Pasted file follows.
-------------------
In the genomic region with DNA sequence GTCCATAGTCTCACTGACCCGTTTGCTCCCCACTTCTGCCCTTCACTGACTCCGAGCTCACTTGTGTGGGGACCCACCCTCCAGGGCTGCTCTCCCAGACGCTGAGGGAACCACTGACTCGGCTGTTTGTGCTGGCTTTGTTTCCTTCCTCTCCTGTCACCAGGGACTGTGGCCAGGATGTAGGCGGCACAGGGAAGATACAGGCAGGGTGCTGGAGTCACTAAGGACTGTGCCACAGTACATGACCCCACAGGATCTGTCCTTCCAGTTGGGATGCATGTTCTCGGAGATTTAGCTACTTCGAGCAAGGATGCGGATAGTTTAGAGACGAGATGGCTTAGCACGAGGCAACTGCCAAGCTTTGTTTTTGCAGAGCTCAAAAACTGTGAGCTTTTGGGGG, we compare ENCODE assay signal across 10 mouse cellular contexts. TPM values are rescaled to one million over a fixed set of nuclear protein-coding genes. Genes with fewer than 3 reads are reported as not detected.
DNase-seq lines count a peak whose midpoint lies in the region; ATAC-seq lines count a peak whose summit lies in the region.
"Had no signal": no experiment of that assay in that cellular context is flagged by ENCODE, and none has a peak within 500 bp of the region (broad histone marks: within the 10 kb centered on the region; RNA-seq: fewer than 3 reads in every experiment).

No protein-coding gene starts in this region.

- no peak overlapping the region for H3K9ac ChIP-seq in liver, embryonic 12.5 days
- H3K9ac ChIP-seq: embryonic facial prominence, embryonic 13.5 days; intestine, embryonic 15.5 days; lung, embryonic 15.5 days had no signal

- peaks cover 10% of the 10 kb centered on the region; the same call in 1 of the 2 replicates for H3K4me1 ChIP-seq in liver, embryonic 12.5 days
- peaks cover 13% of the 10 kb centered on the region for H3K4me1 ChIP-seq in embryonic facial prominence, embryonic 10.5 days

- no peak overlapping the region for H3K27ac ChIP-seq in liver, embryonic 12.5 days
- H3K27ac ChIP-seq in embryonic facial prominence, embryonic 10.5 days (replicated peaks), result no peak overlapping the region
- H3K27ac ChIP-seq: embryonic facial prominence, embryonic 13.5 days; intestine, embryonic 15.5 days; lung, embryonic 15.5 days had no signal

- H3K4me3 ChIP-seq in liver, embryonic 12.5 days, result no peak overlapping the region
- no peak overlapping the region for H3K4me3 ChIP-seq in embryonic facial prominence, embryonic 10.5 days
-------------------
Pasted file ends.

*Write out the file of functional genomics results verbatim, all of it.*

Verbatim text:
In the genomic region with DNA sequence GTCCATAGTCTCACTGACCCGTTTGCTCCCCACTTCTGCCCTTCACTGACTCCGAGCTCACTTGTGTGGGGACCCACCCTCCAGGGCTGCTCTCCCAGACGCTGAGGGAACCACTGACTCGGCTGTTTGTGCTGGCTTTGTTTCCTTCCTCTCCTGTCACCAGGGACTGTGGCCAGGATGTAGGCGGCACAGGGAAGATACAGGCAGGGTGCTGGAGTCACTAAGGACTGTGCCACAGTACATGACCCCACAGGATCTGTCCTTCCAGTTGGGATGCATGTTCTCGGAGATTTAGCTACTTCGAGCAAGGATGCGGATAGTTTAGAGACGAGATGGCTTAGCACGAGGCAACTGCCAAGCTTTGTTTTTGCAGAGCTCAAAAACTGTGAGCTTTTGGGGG, we compare ENCODE assay signal across 10 mouse cellular contexts. TPM values are rescaled to one million over a fixed set of nuclear protein-coding genes. Genes with fewer than 3 reads are reported as not detected.
DNase-seq lines count a peak whose midpoint lies in the region; ATAC-seq lines count a peak whose summit lies in the region.
"Had no signal": no experiment of that assay in that cellular context is flagged by ENCODE, and none has a peak within 500 bp of the region (broad histone marks: within the 10 kb centered on the region; RNA-seq: fewer than 3 reads in every experiment).

No protein-coding gene starts in this region.

- no peak overlapping the region for H3K9ac ChIP-seq in liver, embryonic 12.5 days
- H3K9ac ChIP-seq: embryonic facial prominence, embryonic 13.5 days; intestine, embryonic 15.5 days; lung, embryonic 15.5 days had no signal

- peaks cover 10% of the 10 kb centered on the region; the same call in 1 of the 2 replicates for H3K4me1 ChIP-seq in liver, embryonic 12.5 days
- peaks cover 13% of the 10 kb centered on the region for H3K4me1 ChIP-seq in embryonic facial prominence, embryonic 10.5 days

- no peak overlapping the region for H3K27ac ChIP-seq in liver, embryonic 12.5 days
- H3K27ac ChIP-seq in embryonic facial prominence, embryonic 10.5 days (replicated peaks), result no peak overlapping the region
- H3K27ac ChIP-seq: embryonic facial prominence, embryonic 13.5 days; intestine, embryonic 15.5 days; lung, embryonic 15.5 days had no signal

- H3K4me3 ChIP-seq in liver, embryonic 12.5 days, result no peak overlapping the region
- no peak overlapping the region for H3K4me3 ChIP-seq in embryonic facial prominence, embryonic 10.5 days